President Truman tasked the Naval Research Laboratory (NRL) to develop countermeasures for cavity resonators. The NRL developed several passive and active devices for revealing resonant cavity devices and sent them to Moscow to be used. Despite diligent searches, no further devices utilizing this technology were discovered. It’s likely the Soviets removed any other devices after Joe made his discovery in order to maintain operations security over their other successes. The U.S. made several copies of both the cavity resonator and the Great Seal for various briefings to Congress and other Agencies.
Counterespionage Paradigm Shift
While this was not the first such technical penetration that the U.S. Government had come across, it came about at the beginning of the Cold War with McCarthyism running rampant and anti-communism reaching a pitched fever. This atmosphere amplified the effect of this discovery making it a spark that caused the creation of new security companies and specialized industries to start development. It showed that the use of technology to collect information was not limited to simple operations but that the USSR had applied some of their best scientists to exploit technology in ways that western governments had not anticipated.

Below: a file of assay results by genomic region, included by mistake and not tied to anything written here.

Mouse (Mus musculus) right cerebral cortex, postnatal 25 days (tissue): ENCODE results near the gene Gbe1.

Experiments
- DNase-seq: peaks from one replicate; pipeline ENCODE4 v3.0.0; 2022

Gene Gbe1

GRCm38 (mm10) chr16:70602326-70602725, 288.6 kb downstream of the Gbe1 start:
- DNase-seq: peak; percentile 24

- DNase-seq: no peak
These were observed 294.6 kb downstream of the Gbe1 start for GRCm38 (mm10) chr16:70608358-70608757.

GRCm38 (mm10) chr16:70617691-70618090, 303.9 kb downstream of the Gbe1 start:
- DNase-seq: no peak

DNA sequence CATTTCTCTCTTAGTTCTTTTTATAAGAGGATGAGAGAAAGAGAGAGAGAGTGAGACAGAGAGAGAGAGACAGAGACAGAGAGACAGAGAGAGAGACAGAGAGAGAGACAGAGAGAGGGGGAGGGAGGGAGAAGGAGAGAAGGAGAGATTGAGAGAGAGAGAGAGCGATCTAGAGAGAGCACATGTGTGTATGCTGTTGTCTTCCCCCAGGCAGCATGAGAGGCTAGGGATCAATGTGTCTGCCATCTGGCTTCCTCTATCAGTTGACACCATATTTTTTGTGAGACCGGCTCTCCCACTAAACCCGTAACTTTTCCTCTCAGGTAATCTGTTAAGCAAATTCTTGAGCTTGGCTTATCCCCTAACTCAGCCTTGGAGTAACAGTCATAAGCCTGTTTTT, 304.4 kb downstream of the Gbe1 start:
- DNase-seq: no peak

Joe’s discovery led to significant changes in the way the West perceived security. Joe continued searching for intelligence attacks exploiting technology and fulfilled a career in that shadowy world, never revealing his work. Ambassador Kennan was soon declared "persona non grata" by the Soviet government and returned to the U.S. Purportedly, he made statements linking the USSR to Nazi Germany, but it is difficult to not speculate that his link to the discovery of the Great Seal and the cavity resonator contained therein did not play some part in Soviet thinking. He went on to lead the State Department as Undersecretary for Policy and to win two Pulitzer Prizes and teach at Princeton.
But the Great Seal story did not stop here. The Great Seal device graced the world stage one more time. Some seven years later, in 1960, the Soviets shot down Gary Powers’ U2 reconnaissance plane after months of trying to hit one of the high-flying spy planes. The Soviets paraded the pieces of the plane and showed the captured pilot to the world. In New York, on the world stage at the U.N., Soviet Foreign Minister Andrei Gromyko accused the U.S. of: